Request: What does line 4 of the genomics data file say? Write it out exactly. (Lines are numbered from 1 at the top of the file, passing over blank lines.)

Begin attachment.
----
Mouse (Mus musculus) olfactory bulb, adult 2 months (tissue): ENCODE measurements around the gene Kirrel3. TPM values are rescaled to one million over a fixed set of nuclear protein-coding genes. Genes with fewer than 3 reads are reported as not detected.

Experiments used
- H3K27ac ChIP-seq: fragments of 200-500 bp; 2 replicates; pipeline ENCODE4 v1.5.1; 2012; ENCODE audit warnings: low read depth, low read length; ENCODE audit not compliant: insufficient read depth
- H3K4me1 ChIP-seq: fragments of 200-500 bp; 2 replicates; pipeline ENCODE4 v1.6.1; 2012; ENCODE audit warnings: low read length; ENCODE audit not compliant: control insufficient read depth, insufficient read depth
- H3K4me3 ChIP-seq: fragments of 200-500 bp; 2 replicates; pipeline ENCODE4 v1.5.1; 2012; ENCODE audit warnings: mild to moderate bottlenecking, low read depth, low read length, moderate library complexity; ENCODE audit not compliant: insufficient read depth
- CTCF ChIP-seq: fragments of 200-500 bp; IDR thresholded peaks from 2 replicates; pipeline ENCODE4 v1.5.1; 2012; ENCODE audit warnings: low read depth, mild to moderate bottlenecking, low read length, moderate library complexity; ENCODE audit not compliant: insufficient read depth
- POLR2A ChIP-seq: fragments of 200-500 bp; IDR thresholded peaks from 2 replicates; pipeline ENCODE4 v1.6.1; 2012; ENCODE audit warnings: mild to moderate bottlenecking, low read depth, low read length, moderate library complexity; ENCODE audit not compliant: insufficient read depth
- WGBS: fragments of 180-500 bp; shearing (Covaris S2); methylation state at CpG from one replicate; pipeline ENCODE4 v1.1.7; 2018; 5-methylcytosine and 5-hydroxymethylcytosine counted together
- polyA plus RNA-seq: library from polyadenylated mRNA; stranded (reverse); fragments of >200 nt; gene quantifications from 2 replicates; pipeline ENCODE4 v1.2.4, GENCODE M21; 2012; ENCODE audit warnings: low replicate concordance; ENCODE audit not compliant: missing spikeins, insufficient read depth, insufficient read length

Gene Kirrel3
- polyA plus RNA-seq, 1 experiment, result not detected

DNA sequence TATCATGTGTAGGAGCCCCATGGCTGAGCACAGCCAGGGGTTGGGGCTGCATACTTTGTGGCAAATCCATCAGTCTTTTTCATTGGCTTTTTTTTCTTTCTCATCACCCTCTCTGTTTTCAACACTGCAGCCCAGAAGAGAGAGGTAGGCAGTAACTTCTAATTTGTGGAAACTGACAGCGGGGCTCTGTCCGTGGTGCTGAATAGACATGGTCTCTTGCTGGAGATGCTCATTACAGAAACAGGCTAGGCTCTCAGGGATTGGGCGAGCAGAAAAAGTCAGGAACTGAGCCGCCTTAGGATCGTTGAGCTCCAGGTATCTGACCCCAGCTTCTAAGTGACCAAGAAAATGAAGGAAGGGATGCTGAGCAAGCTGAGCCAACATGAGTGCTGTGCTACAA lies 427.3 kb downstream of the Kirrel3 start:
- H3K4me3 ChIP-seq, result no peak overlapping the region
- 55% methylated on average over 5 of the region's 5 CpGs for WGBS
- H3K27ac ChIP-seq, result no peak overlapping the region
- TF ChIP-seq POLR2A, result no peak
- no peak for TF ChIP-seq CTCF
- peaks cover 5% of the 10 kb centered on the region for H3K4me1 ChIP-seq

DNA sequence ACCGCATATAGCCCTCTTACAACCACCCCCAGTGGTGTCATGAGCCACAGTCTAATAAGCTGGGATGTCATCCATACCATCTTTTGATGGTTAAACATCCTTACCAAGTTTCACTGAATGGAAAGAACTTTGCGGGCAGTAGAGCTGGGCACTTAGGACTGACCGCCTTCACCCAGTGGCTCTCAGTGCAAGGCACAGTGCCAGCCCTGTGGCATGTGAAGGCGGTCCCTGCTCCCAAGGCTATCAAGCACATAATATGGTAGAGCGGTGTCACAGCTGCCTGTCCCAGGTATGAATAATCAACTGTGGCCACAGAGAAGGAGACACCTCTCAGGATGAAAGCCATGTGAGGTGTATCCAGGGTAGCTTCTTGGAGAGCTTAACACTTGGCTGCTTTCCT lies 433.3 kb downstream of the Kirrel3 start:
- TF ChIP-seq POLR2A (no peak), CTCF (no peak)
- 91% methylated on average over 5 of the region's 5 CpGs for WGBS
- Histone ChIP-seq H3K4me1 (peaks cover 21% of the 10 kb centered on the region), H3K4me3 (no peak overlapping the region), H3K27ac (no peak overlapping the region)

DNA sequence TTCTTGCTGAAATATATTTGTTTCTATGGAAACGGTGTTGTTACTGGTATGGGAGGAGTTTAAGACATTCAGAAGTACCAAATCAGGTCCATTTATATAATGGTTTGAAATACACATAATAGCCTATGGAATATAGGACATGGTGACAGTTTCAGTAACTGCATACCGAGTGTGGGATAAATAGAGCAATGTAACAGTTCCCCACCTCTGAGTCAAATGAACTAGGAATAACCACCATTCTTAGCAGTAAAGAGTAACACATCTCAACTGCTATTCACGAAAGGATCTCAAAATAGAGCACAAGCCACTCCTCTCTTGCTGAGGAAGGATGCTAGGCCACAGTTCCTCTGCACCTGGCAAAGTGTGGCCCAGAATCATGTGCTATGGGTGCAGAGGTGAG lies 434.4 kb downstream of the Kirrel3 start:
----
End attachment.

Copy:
- H3K4me1 ChIP-seq: fragments of 200-500 bp; 2 replicates; pipeline ENCODE4 v1.6.1; 2012; ENCODE audit warnings: low read length; ENCODE audit not compliant: control insufficient read depth, insufficient read depth